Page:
Here, and defending your trademarks

I read: Nokia threatens London start-up over ‘HERE”.

It’s all about Lowdownapp (I’ve not heard about it before this), made by David J Senior & crew. I think the crux of the problem is that they have also released an app called HERE and Nokia is obviously pissed because of HERE Maps.

Apparently Nokia has spent USD$12m on creating the HERE brand and are now defending it.

I’m not surprised this startup hadn’t heard of it. I’m also not surprised that unless you’ve used a Windows phone, you’ve probably not heard about HERE Maps either. There was a release of HERE Maps on iOS, but I’m sure it never got the attention that Apple Maps or Google Maps got (I’m including Apple here because laugh as much as you want, being a default, really helps).

A few months back, I spoke to an entrepreneur doing indoor mapping, and mentioned to him that Google Maps is starting to encroach on that space as possible competition (he knew that). I then said that the best indoor maps I’d seen so far had come from HERE Maps. He had never heard about it, and he’s deep into mobile and mapping. 

It’s a sad fact of life that $12m is money not well spent, because no one at the moment really cares about the Windows phone platform; so if that is your app showcase, you’ve screwed the pooch. To make matters worse, you can’t even find HERE Maps on the Apple App Store today (it was pulled down in 2013, but apparently will make a comeback in early 2015). It is still available as a beta in the Android Play Store. I liked this thread between Benedict Evans and David Senior, because while its clear that Nokia does have a trademark, and its clear to Benedict Evans since he watches this market, its definitely unclear to the masses that Nokia has anything to do with Here.

Should all startups perform a trademark search before naming their companies? I’m not sure – its already hard to get a good name with domain/social media presence these days. Plus its time consuming (not to mention costly) to do a trademark search in multiple jurisdictions that you care about (or maybe you can use a service like this?). Not something the average startup wants to spend costs on.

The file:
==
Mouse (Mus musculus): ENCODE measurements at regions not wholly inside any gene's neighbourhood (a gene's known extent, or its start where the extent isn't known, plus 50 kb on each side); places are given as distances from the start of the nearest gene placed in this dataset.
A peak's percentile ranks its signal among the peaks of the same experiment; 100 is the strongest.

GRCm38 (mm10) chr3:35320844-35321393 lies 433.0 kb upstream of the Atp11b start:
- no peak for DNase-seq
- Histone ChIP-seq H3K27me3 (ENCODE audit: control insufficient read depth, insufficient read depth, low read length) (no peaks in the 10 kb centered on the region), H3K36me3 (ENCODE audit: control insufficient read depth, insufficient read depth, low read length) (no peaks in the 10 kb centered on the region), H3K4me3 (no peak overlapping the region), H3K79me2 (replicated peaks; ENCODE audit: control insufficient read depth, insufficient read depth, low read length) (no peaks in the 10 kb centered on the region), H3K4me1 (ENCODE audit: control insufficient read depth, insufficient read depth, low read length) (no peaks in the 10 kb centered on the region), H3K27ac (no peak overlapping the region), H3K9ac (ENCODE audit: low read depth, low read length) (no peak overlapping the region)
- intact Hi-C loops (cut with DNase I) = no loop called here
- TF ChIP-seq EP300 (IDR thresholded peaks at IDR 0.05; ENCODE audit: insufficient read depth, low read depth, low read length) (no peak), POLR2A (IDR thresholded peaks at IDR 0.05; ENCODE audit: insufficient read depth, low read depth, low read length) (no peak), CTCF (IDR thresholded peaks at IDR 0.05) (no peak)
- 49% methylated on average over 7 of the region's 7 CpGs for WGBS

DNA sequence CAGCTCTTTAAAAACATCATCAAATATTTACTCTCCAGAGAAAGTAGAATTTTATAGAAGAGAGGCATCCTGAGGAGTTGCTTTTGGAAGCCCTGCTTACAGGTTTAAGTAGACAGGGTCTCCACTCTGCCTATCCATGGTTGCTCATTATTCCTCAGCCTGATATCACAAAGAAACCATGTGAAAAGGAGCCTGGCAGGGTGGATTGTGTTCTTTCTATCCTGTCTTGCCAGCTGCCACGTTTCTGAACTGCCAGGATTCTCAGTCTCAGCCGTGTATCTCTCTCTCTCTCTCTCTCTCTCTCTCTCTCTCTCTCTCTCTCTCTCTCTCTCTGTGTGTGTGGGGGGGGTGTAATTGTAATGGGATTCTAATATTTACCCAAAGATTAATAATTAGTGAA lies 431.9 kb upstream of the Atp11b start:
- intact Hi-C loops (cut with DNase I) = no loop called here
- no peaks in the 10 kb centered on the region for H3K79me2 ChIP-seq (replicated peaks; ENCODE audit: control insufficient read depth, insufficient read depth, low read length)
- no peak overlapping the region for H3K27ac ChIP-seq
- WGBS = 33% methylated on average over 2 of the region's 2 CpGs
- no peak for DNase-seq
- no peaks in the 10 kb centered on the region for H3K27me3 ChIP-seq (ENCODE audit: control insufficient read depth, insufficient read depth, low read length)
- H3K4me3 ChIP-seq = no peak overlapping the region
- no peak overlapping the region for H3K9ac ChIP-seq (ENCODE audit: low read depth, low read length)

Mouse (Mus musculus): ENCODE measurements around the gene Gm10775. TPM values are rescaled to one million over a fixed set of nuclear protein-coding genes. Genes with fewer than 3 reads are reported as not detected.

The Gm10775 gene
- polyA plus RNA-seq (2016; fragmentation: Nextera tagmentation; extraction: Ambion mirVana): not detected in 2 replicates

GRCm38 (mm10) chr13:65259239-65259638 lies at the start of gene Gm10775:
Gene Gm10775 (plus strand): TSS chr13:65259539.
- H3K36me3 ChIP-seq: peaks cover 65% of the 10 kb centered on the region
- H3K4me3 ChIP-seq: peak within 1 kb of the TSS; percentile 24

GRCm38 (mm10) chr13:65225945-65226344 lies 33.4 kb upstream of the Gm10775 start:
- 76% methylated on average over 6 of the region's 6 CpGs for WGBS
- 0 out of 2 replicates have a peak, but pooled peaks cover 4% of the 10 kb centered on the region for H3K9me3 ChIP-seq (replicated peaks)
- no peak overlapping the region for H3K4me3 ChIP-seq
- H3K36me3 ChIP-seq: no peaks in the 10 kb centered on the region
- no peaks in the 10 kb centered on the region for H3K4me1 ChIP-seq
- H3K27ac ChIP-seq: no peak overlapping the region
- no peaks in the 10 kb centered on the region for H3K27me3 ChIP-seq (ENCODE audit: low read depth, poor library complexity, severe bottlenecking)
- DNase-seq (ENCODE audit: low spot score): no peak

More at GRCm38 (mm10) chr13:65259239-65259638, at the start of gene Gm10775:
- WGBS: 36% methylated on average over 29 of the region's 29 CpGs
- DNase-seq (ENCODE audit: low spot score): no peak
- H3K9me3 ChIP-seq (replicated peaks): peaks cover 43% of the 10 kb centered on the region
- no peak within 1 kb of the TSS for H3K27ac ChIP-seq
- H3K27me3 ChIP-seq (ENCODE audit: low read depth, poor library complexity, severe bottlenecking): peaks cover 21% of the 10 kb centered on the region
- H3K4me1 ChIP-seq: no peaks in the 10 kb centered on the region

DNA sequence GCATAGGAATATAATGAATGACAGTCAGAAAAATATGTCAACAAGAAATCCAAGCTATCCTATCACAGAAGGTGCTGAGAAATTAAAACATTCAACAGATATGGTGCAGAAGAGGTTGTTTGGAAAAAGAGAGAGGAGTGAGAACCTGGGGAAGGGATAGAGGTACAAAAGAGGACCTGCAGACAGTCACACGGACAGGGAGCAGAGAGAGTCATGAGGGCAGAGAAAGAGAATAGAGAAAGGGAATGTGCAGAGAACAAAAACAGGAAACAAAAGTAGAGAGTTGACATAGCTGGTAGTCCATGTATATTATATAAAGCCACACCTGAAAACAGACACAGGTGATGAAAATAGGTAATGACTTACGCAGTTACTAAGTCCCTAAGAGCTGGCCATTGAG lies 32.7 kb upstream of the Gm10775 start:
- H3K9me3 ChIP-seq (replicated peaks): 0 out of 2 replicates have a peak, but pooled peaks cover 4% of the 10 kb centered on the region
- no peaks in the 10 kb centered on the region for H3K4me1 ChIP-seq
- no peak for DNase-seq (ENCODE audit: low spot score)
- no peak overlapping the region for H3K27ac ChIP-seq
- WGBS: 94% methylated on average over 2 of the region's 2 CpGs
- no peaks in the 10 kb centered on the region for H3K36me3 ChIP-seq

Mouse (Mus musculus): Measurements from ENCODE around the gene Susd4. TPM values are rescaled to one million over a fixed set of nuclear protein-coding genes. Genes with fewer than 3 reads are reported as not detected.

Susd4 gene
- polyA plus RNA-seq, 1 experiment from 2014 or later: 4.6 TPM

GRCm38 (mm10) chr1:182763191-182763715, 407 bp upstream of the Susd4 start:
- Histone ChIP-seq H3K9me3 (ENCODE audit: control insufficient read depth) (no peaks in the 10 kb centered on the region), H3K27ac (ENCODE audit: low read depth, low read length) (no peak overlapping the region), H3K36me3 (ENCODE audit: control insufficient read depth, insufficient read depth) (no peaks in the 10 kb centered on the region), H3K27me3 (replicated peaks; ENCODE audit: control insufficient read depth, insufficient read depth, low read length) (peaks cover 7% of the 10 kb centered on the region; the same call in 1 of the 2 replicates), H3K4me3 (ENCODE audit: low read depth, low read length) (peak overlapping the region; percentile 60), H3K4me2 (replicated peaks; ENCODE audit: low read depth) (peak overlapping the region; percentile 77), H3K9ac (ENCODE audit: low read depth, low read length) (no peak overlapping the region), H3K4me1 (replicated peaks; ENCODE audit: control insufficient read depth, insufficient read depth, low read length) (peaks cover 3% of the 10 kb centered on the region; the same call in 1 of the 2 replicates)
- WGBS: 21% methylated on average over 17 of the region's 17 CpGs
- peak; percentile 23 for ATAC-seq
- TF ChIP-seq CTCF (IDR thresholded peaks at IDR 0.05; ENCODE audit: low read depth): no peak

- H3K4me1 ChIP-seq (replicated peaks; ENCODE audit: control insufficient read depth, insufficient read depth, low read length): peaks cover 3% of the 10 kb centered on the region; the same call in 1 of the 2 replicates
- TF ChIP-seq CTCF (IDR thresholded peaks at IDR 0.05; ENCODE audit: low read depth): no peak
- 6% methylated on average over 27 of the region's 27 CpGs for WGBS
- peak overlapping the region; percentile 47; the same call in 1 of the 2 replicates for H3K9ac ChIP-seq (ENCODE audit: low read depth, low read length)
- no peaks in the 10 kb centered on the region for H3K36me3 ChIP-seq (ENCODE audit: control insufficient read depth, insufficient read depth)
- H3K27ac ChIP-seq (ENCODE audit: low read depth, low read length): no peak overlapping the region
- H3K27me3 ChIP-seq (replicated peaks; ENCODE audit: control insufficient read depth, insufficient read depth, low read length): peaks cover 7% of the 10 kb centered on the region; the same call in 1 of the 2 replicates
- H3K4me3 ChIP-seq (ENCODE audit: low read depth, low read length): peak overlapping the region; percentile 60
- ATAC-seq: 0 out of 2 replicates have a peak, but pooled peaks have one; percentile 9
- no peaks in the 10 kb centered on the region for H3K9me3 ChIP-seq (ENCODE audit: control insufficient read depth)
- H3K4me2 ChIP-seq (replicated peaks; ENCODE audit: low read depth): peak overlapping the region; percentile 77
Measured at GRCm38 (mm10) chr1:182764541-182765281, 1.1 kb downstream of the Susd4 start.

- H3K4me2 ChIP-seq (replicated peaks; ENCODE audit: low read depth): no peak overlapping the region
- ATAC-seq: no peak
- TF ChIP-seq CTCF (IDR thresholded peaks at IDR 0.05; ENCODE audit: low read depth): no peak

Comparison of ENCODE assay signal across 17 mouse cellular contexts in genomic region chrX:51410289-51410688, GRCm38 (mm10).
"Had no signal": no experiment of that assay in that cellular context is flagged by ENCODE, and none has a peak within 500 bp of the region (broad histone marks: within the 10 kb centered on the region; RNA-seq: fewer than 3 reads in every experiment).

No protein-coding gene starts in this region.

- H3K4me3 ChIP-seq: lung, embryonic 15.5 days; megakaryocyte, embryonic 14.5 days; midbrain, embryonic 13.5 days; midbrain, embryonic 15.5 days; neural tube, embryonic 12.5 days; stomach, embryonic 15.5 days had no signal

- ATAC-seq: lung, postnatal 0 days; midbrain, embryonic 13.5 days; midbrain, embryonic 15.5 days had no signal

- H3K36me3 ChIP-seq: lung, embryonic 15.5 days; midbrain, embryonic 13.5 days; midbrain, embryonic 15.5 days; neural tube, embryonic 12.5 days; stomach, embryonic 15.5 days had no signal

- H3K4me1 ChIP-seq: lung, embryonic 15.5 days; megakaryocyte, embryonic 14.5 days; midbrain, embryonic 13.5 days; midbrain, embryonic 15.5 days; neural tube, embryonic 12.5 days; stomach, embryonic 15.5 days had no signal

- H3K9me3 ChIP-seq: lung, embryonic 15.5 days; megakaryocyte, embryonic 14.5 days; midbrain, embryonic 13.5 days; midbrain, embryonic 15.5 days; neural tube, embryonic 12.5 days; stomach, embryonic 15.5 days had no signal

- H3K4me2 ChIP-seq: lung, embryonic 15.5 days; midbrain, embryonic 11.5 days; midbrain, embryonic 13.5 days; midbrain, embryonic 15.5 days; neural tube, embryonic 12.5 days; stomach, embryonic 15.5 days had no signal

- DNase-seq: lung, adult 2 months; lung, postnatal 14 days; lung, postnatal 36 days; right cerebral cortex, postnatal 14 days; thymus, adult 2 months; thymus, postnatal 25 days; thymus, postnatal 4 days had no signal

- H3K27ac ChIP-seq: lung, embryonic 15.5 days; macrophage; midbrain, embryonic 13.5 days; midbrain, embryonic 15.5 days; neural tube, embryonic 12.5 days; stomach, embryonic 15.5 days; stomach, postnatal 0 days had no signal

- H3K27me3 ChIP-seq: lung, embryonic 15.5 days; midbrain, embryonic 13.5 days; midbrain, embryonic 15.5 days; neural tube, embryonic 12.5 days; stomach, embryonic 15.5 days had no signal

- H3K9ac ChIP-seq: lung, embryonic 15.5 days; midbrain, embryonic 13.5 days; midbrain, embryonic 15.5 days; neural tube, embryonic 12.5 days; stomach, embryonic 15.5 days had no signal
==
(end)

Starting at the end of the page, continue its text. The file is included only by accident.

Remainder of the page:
Heck, even established companies like Microsoft end up doing a rename of SkyDrive to OneDrive to please BSkyB. So it’s not a startup rookie mistake either.

What happens next is likely that the folks at Lowdownapp will rename their Here app; the functionality I’m guessing will remain the same, it will just be called something different. Do I like it? Absolutely not. However as a bonus, it looks like the app only launched in Dec 2014 so maybe it will be easier giving in to this battle.

One Comment

  1. M says:

    Nokia do not have a trademark to the singular word HERE (within GPS software), they have various formations of HERE in conjunction with another word. What they do have a trademark for is a ‘here’ sign; perplexing as their ‘here’ sign is in lowercase where the HERE in their product names are uppercase. Lowdownapp Ltd has an app with the singular word ‘HERE’ as the App Store App name (which I reiterate, Nokia do not have a Trademark for). They are bullying the company into removing ‘signs’ (as they call it) within the app. These ‘signs’ are actually either ‘buttons’ or ‘communications’ of what the app is functionally doing.

    Just think about the precedent such a case sets; nothing within software, textual or ‘sign’ like is safe from moneyed corporations deciding they want a company to remove text and imagery from within their product. Companies that are clearly going to give in because they can’t afford the legal costs.

    Anyone who has attended school in the England knows what the word ‘here’ is most often used, the whole case against Lowdownapp Ltd is untenable, completely ludicrous, and sadly very reflective of the plutocratic age we live in. Anyone who thinks millions of pounds patches up holes in semantic inexactitudes and logic needs to do some introspection as to whether their opinion has ever been anything but a regurgitation of what is commonly perceived within the prejudices of their social environment. I assume not.